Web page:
Having reviewed and classified the proposed models, we now proceed to discuss in some detail two specific examples. These illustrate the main features of portal and loop models.
5. An Example Portal Model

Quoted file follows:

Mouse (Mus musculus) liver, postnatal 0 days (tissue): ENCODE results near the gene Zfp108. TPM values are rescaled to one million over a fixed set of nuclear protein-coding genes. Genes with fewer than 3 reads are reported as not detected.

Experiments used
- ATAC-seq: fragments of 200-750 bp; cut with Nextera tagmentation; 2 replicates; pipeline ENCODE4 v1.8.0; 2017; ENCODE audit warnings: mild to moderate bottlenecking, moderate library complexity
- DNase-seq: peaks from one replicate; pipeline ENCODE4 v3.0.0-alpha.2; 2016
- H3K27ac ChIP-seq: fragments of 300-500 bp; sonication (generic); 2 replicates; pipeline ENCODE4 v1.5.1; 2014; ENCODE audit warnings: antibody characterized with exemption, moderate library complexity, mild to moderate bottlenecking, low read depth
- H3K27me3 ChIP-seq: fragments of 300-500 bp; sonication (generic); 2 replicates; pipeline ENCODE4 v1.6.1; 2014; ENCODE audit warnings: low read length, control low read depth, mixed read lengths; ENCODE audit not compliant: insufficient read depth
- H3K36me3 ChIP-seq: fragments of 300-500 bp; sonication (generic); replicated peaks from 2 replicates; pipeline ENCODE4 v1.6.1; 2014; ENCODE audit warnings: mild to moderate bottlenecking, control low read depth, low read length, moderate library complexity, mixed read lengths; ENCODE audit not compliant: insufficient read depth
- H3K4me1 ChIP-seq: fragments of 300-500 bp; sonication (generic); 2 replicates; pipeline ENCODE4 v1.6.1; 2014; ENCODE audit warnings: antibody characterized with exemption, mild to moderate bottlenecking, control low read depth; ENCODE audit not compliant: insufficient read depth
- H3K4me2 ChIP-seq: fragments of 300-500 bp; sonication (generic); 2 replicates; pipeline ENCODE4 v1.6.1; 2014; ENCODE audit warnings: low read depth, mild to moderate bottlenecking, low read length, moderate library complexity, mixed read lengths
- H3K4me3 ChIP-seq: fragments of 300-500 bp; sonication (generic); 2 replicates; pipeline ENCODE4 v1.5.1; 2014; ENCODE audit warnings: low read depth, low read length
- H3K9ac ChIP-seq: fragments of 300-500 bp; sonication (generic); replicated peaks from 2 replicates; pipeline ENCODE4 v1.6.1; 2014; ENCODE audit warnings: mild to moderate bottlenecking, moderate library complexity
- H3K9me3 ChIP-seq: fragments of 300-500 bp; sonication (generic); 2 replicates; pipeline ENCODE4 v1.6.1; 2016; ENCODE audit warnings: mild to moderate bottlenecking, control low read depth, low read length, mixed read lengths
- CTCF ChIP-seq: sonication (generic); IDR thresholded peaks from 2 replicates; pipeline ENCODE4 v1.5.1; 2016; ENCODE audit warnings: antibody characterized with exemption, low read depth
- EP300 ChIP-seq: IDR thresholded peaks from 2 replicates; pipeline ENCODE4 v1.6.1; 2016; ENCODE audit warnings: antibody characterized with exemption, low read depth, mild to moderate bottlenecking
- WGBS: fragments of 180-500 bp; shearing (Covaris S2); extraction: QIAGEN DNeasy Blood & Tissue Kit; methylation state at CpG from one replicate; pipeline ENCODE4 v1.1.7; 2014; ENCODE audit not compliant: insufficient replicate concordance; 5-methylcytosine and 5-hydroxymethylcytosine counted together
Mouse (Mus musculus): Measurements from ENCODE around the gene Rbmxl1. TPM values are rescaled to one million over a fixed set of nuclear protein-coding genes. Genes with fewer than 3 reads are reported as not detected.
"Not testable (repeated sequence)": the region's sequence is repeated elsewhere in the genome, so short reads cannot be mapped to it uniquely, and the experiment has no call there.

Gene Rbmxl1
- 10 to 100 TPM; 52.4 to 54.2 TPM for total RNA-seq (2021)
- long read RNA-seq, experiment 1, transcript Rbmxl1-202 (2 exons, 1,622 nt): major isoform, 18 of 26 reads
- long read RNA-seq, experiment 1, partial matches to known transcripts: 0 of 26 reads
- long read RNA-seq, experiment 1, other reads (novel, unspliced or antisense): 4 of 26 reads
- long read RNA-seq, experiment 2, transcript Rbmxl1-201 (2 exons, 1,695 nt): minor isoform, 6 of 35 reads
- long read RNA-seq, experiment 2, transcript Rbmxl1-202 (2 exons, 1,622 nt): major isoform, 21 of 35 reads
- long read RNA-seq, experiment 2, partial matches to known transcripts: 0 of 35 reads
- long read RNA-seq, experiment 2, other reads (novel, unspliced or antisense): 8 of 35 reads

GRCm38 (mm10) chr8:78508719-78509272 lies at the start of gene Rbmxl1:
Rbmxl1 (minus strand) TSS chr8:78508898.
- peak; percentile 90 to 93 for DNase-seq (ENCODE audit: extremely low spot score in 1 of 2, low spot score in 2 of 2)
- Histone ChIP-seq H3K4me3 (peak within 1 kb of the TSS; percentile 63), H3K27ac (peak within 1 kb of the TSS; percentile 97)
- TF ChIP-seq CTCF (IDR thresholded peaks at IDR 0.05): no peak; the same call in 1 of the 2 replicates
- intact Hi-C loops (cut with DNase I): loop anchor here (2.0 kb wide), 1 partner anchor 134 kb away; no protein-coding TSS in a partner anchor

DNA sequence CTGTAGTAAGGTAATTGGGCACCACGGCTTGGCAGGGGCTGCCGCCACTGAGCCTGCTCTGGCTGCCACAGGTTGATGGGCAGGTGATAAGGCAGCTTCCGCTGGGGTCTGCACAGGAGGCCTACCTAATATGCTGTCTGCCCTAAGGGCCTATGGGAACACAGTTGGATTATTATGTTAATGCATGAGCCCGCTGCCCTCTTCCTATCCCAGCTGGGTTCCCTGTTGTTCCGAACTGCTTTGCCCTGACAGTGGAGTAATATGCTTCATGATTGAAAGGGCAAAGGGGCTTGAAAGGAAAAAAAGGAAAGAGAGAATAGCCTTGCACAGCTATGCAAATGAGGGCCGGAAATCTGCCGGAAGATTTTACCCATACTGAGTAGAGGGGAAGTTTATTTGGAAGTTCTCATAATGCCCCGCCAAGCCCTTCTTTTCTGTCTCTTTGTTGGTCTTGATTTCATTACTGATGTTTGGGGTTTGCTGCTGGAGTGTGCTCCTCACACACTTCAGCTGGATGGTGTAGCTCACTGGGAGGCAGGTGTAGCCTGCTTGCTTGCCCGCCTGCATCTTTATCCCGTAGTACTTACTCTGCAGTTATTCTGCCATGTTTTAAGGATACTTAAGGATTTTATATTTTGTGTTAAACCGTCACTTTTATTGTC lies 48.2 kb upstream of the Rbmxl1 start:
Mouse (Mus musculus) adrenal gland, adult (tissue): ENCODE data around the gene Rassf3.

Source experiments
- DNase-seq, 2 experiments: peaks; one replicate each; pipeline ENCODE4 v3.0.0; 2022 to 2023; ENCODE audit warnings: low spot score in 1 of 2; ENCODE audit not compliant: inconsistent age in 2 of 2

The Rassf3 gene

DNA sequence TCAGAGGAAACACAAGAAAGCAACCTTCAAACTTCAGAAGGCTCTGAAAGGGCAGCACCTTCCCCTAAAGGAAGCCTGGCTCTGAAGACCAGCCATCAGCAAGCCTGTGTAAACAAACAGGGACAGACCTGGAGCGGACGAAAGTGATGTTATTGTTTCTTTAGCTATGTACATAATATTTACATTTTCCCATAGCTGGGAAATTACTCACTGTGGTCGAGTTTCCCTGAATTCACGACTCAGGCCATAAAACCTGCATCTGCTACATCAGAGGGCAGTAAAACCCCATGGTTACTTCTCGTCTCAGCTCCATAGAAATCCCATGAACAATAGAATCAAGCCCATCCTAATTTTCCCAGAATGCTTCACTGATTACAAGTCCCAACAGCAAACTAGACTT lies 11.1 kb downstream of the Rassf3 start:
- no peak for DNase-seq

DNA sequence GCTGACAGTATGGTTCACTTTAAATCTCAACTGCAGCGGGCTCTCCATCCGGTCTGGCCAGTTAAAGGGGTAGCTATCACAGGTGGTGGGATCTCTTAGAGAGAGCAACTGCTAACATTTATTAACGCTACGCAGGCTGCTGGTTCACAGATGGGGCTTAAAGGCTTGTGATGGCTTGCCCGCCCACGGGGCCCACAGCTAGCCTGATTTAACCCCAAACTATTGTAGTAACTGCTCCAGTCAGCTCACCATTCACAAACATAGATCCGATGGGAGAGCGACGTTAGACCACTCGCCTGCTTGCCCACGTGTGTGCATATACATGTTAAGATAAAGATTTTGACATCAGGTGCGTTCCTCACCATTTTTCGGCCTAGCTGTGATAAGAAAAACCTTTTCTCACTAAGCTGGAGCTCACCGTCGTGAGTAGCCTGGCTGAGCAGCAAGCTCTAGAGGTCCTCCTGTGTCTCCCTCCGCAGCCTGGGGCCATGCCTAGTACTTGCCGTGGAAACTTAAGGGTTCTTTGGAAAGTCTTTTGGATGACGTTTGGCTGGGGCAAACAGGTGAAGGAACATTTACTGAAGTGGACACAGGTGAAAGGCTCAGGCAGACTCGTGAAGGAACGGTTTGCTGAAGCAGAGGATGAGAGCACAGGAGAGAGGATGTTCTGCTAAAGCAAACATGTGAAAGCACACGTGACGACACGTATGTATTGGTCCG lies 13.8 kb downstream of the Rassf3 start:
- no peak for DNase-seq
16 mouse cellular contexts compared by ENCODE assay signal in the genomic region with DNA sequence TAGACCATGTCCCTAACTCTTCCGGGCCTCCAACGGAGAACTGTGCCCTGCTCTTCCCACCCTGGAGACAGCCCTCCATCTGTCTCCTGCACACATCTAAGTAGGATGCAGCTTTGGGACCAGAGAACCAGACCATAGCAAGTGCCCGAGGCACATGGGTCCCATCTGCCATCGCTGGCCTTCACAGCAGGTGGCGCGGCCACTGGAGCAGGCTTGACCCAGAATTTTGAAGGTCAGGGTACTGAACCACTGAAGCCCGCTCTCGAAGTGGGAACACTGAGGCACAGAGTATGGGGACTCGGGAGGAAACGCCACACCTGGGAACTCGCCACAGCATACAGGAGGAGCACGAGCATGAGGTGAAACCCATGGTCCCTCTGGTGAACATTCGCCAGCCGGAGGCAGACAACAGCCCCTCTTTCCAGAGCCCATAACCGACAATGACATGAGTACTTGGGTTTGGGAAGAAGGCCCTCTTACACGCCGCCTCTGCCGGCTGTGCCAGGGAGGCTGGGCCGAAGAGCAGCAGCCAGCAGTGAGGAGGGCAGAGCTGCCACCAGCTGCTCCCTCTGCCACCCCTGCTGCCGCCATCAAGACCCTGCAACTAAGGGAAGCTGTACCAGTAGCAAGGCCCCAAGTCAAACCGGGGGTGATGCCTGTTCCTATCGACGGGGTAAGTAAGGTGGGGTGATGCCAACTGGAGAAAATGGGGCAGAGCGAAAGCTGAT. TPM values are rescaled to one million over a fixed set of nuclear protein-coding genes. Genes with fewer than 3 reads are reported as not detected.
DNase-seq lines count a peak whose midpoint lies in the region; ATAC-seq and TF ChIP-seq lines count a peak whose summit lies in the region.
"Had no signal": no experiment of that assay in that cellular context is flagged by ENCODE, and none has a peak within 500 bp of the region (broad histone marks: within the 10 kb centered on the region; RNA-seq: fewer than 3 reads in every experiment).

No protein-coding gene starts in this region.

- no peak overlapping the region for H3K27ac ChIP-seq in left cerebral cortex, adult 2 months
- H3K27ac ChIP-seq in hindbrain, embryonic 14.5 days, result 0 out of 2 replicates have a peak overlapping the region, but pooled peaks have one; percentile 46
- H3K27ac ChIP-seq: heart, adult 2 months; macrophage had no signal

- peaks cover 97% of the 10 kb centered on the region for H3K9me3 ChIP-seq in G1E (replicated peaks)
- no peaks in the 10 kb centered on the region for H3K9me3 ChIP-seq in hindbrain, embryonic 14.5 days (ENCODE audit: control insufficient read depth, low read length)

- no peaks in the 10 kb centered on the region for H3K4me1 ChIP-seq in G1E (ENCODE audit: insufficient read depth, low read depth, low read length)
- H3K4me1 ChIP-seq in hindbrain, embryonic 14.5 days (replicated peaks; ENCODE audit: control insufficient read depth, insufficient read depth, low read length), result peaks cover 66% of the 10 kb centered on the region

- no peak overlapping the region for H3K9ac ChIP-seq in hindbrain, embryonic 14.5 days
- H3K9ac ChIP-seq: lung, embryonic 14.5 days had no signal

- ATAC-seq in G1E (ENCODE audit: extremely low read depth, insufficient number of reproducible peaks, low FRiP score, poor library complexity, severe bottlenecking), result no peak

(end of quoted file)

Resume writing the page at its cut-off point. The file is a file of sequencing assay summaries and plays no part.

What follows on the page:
We will now review the model introduced in , arguably one of the simplest scenarios to account for the anomalies with a dark sector. Some of the ingredients of this model were already present in the model of , which is extended in the quark sector (following the same lines as in the lepton sector). It also includes a dark matter candidate that couples to the SM fields via the same mediator that leads to an explanation of the anomalies, a heavy boson. A variation of this scenario with a loop-induced coupling to muons appeared afterwards in , whereas the phenomenology of an extension to account for neutrino masses will be discussed in .